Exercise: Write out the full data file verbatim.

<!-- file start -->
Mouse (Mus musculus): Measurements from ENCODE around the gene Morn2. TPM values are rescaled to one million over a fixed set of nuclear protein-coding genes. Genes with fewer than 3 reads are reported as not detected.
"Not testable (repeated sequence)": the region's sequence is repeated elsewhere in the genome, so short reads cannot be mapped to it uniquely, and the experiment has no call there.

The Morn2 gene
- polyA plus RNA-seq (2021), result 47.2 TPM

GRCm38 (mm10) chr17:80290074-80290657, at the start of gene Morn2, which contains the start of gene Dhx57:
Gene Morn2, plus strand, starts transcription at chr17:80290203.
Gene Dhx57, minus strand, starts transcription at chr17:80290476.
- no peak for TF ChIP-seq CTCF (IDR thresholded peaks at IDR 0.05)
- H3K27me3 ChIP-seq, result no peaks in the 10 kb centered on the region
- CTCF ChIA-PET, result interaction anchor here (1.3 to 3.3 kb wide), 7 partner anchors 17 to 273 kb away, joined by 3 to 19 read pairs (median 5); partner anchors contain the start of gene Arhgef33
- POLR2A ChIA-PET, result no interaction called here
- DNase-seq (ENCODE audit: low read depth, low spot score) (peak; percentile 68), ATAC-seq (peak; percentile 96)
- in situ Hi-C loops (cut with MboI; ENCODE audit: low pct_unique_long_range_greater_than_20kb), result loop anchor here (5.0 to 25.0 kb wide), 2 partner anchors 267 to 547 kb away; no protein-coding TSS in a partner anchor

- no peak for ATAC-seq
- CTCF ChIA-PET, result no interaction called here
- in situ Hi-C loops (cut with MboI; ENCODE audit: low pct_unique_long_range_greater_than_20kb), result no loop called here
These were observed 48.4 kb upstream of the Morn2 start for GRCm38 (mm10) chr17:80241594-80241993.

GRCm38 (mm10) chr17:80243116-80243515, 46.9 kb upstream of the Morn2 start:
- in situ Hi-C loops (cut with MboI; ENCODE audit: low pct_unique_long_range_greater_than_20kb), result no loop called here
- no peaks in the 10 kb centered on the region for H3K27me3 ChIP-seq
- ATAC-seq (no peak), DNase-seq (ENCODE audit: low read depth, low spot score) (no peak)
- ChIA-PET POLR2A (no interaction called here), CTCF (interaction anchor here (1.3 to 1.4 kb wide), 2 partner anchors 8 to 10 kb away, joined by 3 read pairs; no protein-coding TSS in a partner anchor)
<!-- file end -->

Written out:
Mouse (Mus musculus): Measurements from ENCODE around the gene Morn2. TPM values are rescaled to one million over a fixed set of nuclear protein-coding genes. Genes with fewer than 3 reads are reported as not detected.
"Not testable (repeated sequence)": the region's sequence is repeated elsewhere in the genome, so short reads cannot be mapped to it uniquely, and the experiment has no call there.

The Morn2 gene
- polyA plus RNA-seq (2021), result 47.2 TPM

GRCm38 (mm10) chr17:80290074-80290657, at the start of gene Morn2, which contains the start of gene Dhx57:
Gene Morn2, plus strand, starts transcription at chr17:80290203.
Gene Dhx57, minus strand, starts transcription at chr17:80290476.
- no peak for TF ChIP-seq CTCF (IDR thresholded peaks at IDR 0.05)
- H3K27me3 ChIP-seq, result no peaks in the 10 kb centered on the region
- CTCF ChIA-PET, result interaction anchor here (1.3 to 3.3 kb wide), 7 partner anchors 17 to 273 kb away, joined by 3 to 19 read pairs (median 5); partner anchors contain the start of gene Arhgef33
- POLR2A ChIA-PET, result no interaction called here
- DNase-seq (ENCODE audit: low read depth, low spot score) (peak; percentile 68), ATAC-seq (peak; percentile 96)
- in situ Hi-C loops (cut with MboI; ENCODE audit: low pct_unique_long_range_greater_than_20kb), result loop anchor here (5.0 to 25.0 kb wide), 2 partner anchors 267 to 547 kb away; no protein-coding TSS in a partner anchor

- no peak for ATAC-seq
- CTCF ChIA-PET, result no interaction called here
- in situ Hi-C loops (cut with MboI; ENCODE audit: low pct_unique_long_range_greater_than_20kb), result no loop called here
These were observed 48.4 kb upstream of the Morn2 start for GRCm38 (mm10) chr17:80241594-80241993.

GRCm38 (mm10) chr17:80243116-80243515, 46.9 kb upstream of the Morn2 start:
- in situ Hi-C loops (cut with MboI; ENCODE audit: low pct_unique_long_range_greater_than_20kb), result no loop called here
- no peaks in the 10 kb centered on the region for H3K27me3 ChIP-seq
- ATAC-seq (no peak), DNase-seq (ENCODE audit: low read depth, low spot score) (no peak)
- ChIA-PET POLR2A (no interaction called here), CTCF (interaction anchor here (1.3 to 1.4 kb wide), 2 partner anchors 8 to 10 kb away, joined by 3 read pairs; no protein-coding TSS in a partner anchor)